Which Joe gave his name to ‘sloppy joes’? We look at five interesting sandwiches and their lexical origins.
A rule or principle which is unfairly applied in different ways to different people or groups.‘the double standards employed to deal with ordinary people and those in the City’
- ‘The challenge to the postmodern world is to get used to the idea of double standards.’
- ‘This is not the first time that these double standards have appeared.’
- ‘There are clearly double standards when it comes to accountability for collective failures.’
- ‘The problem is that I have this childish belief in consistency and a dislike of double standards.’
- ‘Apologists for the double standard claim the difference lies between one being a dictatorship and the other a democracy.’
- ‘I think you are employing a double standard here that I don't understand.’
- ‘With such double standards how can we expect our children to stop taking ‘street’ drugs?’
- ‘And he believes double standards exist in the way road and train drivers are dealt with.’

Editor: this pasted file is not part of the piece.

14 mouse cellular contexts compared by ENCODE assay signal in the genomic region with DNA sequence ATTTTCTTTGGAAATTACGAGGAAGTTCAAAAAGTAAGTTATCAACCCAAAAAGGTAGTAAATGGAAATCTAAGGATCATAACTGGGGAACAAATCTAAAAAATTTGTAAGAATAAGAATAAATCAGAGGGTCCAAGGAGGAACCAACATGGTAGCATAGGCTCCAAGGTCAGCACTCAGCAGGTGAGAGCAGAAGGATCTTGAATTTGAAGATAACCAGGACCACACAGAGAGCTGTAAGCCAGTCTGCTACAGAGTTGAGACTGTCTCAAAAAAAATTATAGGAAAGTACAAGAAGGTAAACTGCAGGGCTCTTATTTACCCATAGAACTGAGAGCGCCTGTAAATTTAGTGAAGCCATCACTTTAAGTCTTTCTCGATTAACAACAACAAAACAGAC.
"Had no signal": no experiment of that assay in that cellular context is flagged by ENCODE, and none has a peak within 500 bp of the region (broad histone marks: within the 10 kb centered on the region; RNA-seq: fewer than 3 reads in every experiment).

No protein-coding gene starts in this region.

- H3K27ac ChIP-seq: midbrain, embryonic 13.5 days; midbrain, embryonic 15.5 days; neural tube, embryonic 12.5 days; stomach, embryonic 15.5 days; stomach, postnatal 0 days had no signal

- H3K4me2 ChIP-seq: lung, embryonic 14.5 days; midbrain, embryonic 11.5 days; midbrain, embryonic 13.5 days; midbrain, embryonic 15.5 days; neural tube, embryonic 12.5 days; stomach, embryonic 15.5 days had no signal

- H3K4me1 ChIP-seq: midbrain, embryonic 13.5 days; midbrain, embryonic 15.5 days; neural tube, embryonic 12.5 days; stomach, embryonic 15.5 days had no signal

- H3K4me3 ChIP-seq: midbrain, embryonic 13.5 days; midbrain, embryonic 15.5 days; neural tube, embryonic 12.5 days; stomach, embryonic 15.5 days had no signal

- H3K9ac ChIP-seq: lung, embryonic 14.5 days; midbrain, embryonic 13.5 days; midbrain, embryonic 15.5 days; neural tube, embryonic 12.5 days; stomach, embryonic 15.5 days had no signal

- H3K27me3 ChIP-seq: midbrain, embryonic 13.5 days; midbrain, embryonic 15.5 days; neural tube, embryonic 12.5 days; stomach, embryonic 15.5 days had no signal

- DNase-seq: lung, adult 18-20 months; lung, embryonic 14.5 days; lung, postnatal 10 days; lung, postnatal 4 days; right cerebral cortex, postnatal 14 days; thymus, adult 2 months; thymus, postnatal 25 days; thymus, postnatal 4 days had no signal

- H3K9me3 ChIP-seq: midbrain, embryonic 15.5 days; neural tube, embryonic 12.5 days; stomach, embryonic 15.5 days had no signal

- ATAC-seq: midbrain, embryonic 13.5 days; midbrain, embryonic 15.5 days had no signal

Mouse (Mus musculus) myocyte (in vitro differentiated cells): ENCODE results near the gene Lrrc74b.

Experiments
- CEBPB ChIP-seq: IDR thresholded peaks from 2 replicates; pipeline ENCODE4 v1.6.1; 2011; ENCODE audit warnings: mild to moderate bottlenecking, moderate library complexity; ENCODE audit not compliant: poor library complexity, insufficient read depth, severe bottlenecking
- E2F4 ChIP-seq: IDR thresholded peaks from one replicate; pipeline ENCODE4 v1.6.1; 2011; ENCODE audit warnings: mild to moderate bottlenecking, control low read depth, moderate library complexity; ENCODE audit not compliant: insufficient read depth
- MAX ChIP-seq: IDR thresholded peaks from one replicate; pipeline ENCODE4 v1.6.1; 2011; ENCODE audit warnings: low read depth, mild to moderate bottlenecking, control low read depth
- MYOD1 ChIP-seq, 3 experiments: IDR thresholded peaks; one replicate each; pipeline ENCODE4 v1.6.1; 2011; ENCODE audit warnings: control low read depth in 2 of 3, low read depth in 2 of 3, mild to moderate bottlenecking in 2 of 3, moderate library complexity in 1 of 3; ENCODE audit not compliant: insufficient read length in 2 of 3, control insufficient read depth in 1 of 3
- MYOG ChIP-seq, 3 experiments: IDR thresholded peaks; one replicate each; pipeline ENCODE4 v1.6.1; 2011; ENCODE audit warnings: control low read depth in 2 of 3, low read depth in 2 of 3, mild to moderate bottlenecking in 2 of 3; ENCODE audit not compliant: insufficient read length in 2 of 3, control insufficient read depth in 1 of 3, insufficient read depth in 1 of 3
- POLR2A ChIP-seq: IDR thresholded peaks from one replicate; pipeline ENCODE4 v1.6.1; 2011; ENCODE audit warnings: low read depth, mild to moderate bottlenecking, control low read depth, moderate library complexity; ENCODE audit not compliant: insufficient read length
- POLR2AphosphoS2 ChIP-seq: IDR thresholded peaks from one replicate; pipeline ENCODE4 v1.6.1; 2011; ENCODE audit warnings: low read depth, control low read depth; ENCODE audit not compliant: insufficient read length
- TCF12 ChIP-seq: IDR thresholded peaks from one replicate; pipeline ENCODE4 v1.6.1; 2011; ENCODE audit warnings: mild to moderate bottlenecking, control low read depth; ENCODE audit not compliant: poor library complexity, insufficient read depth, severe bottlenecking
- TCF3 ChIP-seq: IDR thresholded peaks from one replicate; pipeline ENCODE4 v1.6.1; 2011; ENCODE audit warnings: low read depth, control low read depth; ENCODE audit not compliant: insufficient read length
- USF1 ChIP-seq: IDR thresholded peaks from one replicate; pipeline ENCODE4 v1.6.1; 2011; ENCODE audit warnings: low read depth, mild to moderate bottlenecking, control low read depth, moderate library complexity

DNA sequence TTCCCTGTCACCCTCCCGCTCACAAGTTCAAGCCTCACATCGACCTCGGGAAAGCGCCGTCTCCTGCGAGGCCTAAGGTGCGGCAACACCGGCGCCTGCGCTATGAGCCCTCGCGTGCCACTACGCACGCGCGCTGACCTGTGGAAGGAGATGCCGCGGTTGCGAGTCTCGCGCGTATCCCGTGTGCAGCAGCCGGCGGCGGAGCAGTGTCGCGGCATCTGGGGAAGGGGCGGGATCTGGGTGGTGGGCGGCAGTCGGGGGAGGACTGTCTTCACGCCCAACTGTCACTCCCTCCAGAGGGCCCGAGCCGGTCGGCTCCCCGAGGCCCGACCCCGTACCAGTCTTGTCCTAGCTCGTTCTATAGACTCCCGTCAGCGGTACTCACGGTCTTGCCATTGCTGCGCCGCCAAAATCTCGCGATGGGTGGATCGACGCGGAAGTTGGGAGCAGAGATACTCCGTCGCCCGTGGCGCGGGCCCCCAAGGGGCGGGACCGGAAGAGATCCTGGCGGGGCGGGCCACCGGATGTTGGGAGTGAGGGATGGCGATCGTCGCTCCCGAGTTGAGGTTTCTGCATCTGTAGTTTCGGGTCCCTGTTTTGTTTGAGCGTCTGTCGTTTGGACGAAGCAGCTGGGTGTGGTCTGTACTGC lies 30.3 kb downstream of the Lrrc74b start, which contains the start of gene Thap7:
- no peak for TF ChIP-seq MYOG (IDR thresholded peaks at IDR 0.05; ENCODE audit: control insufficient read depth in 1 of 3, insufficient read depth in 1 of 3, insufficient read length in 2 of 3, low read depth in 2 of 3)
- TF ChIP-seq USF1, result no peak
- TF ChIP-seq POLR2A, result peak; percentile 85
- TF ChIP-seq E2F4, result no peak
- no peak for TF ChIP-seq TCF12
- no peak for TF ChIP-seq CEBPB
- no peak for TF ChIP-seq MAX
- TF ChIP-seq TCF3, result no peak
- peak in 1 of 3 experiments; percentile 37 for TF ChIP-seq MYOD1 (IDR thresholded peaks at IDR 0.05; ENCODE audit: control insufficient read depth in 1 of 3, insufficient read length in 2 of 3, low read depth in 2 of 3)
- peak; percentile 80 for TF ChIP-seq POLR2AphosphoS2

- ‘I don't get the constant double standards and idiocy of this aesthetically obsessed society we live in.’
- ‘Accusations of double standards or nefarious intent would be much harder to sustain.’
- ‘Politics is a world of double standards, hidden agendas, bias and negative activism.’
- ‘The international community has had double standards over this issue.’
- ‘The persistent application of double standards can bring about undesirable results.’
- ‘These double standards won't pass any test anywhere for fairness and equity.’
- ‘One such feature is of course the presence of double standards.’
- ‘Externally, we are being pushed by those who believe in hegemony, bias, and double standards.’
- ‘The arithmetic suggests double standards are not the exclusive property of one side.’
- ‘It is riddled with inconsistencies, double standards, and sheer confusion.’
- ‘The different treatment displays the existence of a profound double standard.’
- ‘In media, such double standards become pretty clear if you compare the regional press with the national press.’
We take a look at several popular, though confusing, punctuation marks.
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